Further exciting research lies ahead with a view to finding:

  • Where and when some Barlow children became Goffs.
  • Who is the common the common ancestor that we Goff, Barlows, Barlars and Clarksons share?
  • My true paternal line.

One clear take-away from this is that no matter how solid your genealogy may appear on paper, DNA can open up new mysteries – sometimes where you least expect them.

Editor’s Note: GGFA members can explore more about the Barlow branch of the GGFA families or other branches in our GGFA DNA Surname Study pages. Do you have a discovery to share? Send your story to info@goff-gough.com.

5 thoughts on “How a Y-DNA test threw my paternal line into question.

  1. Peter, this is so interesting! I’ve been told several times that “DNA doesn’t lie!” But it certainly sends us on trails we never expected! My husband Gary is the Goff through his mother. His birth surname was Teats. I have upgraded his DNA to the Y-111, but still his matches recognize no connection, not even if the name was Tietz or Dietz! I’ve decided that my own Sneyd-Jones lines will be easier than figuring this one out! 😁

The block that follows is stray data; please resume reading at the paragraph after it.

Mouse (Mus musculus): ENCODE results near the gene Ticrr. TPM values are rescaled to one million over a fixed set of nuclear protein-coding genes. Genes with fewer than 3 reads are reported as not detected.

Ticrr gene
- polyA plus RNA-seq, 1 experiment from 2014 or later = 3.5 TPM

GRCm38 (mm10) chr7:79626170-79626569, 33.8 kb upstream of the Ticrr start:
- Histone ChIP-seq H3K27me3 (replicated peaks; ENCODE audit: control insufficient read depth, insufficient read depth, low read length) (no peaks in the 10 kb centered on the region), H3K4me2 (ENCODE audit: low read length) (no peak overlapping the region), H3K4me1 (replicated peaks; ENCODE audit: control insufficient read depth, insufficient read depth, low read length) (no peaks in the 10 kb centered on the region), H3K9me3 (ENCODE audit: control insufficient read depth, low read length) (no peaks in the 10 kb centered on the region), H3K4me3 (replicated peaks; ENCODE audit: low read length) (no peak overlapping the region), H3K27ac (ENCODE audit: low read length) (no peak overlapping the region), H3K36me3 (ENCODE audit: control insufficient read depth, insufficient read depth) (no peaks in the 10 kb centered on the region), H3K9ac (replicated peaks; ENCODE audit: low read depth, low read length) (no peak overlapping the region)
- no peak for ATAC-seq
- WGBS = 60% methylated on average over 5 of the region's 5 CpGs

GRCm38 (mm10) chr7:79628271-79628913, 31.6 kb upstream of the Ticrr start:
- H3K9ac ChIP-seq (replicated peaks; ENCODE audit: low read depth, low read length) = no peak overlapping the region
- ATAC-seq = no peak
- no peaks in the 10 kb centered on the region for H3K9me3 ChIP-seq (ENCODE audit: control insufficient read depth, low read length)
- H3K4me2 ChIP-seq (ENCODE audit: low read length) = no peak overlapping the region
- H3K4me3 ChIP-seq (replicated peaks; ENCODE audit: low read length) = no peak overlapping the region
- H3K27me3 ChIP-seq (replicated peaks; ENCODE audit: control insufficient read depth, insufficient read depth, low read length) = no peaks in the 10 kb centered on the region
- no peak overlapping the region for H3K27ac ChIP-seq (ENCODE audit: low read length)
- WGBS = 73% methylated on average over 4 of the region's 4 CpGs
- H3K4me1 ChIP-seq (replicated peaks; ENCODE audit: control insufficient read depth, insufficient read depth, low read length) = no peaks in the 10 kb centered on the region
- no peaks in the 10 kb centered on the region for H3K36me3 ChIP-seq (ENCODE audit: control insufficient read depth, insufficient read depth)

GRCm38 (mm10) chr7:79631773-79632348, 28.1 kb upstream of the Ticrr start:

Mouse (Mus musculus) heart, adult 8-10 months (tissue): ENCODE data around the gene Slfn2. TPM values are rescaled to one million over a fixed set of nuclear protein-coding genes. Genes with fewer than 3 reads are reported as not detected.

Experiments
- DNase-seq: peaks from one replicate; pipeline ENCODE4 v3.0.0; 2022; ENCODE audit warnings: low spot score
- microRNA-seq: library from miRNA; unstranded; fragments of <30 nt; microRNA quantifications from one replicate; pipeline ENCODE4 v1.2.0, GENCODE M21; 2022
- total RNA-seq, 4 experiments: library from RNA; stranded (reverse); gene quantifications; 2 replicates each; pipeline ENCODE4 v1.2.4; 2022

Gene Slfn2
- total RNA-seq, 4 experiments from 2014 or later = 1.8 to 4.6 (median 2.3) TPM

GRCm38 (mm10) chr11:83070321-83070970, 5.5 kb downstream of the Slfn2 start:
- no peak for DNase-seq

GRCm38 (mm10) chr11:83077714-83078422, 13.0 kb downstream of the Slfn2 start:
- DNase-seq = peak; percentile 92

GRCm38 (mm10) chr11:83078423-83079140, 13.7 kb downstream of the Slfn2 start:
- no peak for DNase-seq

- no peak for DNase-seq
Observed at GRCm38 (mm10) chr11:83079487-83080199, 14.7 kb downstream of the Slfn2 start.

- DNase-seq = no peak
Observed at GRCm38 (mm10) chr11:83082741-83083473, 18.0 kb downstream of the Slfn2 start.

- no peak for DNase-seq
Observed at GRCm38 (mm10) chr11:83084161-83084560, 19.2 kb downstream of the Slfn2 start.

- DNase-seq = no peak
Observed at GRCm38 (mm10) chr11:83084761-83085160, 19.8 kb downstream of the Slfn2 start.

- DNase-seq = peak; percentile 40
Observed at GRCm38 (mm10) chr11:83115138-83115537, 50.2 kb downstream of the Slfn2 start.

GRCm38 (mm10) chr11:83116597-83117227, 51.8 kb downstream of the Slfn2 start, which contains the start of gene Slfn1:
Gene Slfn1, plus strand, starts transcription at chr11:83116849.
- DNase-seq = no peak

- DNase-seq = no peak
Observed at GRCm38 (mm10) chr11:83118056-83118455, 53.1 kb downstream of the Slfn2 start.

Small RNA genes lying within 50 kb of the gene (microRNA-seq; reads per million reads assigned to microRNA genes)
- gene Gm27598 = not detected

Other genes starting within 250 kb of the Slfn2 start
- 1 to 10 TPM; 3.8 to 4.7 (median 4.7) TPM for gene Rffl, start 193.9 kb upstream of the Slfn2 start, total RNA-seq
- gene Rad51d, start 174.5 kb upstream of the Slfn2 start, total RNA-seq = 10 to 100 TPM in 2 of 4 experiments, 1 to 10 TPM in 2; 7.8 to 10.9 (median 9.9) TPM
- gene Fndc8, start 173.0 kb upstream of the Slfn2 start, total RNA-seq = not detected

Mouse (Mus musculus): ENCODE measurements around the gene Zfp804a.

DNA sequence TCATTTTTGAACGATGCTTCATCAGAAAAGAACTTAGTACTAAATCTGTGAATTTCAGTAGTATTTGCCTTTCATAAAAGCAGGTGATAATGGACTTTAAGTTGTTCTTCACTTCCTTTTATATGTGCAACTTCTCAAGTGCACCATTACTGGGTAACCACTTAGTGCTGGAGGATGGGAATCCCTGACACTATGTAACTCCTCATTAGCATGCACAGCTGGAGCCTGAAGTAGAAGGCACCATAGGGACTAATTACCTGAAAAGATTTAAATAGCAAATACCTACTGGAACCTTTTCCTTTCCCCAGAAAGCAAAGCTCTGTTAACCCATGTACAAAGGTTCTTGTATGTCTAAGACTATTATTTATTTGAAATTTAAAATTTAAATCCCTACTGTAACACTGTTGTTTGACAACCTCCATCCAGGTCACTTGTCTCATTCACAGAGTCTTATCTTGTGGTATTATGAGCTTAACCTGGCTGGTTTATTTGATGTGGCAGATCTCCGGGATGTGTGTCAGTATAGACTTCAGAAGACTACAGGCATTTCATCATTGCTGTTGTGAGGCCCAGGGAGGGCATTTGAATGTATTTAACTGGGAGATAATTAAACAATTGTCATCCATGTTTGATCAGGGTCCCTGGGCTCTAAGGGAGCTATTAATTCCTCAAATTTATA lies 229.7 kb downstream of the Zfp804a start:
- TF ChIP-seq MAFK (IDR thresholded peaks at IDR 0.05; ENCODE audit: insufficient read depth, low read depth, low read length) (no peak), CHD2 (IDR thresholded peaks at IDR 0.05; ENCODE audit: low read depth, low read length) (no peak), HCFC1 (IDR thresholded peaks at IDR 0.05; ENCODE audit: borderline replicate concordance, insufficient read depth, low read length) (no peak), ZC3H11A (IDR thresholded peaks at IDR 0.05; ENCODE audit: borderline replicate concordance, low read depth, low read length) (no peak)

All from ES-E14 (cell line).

2. Well hello cousin! Glad to welcome you to the Goff-Barlow, and now Clarkson mystery! Hopefully with your help and that of Phil Goff, we can find more answers.

  3. I have just recently discovered the Gawf-Barlow connection. My husband is a descent of Edmund Gawf of Henderson County, TN. His paternal grandmother was a Gawf. Would love to know if any news has come out about the connection with this line!

  4. Hello Teresa. We are still working to find the link from the Goff/Gawf orphans to a specific Barlow ancestor. It always seems that we are tantalisingly close. New data is always welcome, so if there is any chance of your husband’s family members doing autosomal DNA tests or YDNA tests (for those who have a direct male line back to Edmund Gawf), it could all potentially help.

  5. I love your story! And, I can identify with your DNA surprises and mysteries. My 2nd great-grandmother is Nancy Goff, born and died in Illinois (I believe.) My 3rd great-grandfather is David Goff. Then 1870 census says he was born in Connecticut and his wife Elizabeth Tubbs was born in New York. I cannot find any evidence of birth or death of David or Elizabeth (not that I haven’t tried!!!)

    On another line, I have a 2nd great-grandfather, John McCandlish, who was born in Manchester, England. His father, my 3rd great grandfather was Richard McCandlish. Everyone in my family and all my family trees show he married an Ann Higginson. I have marriage records to prove it. But my family insists he married an Ann Hesketh. I had a nice lady from England helping me with this line and she told me to follow the evidence, not hearsay. So, I have the only family tree that shows Ann Higginson as my 3rd great-grandmother, instead of Ann Hesketh. Yikes, I am stirring up trouble !!!